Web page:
Le Palais is on the seventeenth floor of the Palais de Chine hotel in the Datong district of central Taipei. Despite its French name it serves mostly Cantonese cuisine, with head chef Ken Chan coming originally from Hong Kong before moving to Taiwan three decades ago. He became head chef here in 2010, with the executive chef of the hotel being Matt Chen. The restaurant was awarded three Michelin stars in the inaugural Michelin guide to Taipei in 2018.
The dining room is smartly decorated, each table set in its own screened off area and being carefully lit. The menu was lengthy, with various chef specials as well as a long a la carte selection. The wine list had a lot of Italian offerings in particular. Labels included Bodegas Balbainas Vina Pomal Reserva 2010 at TWD 1,230 for a bottle that you can find in the high street for TWD 701, Cloudy Bay Pinot Noir 2015 at TWD 1,920 compared to its retail price of TWD 1,196, and Ca’ Rome Romano Marengo Rapet Barolo 2010 at TWD 4,800 for a wine that will set you back TWD 2,557 in a shop.
I started with king prawn dumplings, aka har gao. These were excellent, the dumpling thin and delicate, the prawns lightly cooked and having some inherent sweetness. These were very good prawn dumplings by any standard (15/20). Next I had tenderloin of beef with assorted bell peppers and asparagus in a black pepper sauce. This was quite good, the beef pink in the centre and the peppers nicely cooked, the pepper sauce being quite light on actual pepper flavour though (14/20). Gai lan was, by contrast, clearly overcooked. It was not actively soggy but was cooked far beyond the level that I would expect, based on eating hundreds of versions of this dish over the years, from London to China (10/20). I tried a couple of stalks to check it was not just one piece that was problematic, and then spoke to the waitress. She took the dish away and after some consultation declared that this was the way the kitchen made gai lan. Perhaps, but it was not the way that pretty much any other respectable kitchen makes the same dish.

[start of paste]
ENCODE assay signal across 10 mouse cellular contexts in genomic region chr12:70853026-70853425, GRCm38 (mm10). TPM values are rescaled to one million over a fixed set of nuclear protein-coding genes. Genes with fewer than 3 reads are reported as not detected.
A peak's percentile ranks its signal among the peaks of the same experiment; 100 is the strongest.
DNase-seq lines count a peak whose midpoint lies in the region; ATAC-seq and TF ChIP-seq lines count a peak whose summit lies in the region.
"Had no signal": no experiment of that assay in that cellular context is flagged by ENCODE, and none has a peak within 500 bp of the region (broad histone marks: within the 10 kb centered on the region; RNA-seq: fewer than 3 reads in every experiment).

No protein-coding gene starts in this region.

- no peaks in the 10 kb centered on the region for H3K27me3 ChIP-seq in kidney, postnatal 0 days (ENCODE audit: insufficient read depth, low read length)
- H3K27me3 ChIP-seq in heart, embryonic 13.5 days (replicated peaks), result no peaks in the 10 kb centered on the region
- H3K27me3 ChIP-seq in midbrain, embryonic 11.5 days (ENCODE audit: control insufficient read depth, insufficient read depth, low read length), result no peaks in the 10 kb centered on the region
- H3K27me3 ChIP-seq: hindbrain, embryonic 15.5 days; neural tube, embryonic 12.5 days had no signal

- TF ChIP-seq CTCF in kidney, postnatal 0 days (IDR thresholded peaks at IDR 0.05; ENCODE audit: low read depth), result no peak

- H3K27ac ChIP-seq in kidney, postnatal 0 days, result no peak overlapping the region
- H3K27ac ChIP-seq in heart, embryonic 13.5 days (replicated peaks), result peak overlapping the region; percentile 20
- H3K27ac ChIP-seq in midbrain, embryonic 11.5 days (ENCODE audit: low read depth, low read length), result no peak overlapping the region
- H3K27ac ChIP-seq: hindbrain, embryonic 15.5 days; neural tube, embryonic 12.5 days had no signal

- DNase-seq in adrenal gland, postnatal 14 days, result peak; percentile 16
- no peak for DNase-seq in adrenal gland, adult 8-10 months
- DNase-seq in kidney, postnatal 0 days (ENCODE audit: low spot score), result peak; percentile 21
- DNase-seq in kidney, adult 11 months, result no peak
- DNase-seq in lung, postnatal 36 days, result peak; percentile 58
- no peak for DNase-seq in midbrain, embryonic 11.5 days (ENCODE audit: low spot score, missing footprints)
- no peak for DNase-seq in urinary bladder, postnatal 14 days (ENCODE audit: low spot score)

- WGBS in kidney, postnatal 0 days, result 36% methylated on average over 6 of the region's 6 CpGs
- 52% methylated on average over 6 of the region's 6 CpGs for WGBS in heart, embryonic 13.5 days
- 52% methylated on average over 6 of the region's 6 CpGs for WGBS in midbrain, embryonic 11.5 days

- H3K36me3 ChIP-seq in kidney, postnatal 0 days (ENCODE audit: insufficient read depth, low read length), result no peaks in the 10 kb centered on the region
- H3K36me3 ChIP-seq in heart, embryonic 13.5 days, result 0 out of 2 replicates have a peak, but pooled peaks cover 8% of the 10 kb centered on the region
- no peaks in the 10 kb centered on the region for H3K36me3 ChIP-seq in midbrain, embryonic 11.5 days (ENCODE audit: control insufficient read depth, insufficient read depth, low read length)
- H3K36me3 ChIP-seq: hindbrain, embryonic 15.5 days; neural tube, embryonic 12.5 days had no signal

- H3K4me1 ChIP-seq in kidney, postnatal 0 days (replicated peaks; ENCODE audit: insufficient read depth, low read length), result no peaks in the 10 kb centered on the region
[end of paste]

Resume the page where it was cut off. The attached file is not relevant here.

Finally, Taiwanese noodles featured large prawns, scallops from Hokkaido, squid and clam, as well as bak choi. The prawns were very good, tender despite their size, and the squid was good. Sadly the scallops were distinctly overcooked, still having a hint of sweetness but a real waste of a top class product. Clams were on the chewy side, and the noodles themselves had inconsistent texture, with some quite hard, undercooked clumps. The bak choi was fine, so this was quite a mixed dish, with some good elements and some quite poor ones in the same dish. Perhaps 12/20 overall.
The service was very good, the waitresses attentive and speaking good English. The bill came to TWD 2,827 (£72) for one person with beer and tea to drink. You could spend more if you drank wine, but if you ordered sensibly then a typical cost per head would still only be about £80 unless you ordered exotica like shark fin or abalone. Overall, this meal was quite inconsistent, ranging from the dubious bak choi through to genuinely good har gau. However this is a restaurant that Michelin granted three stars to, its ultimate accolade. If I stood in Bayswater in West London and threw a stick I could hit several restaurants at this level, and a few that were better, albeit with less smart decor and more basic service. This meal was well below one star level, so the three stars given is simply incomprehensible to me.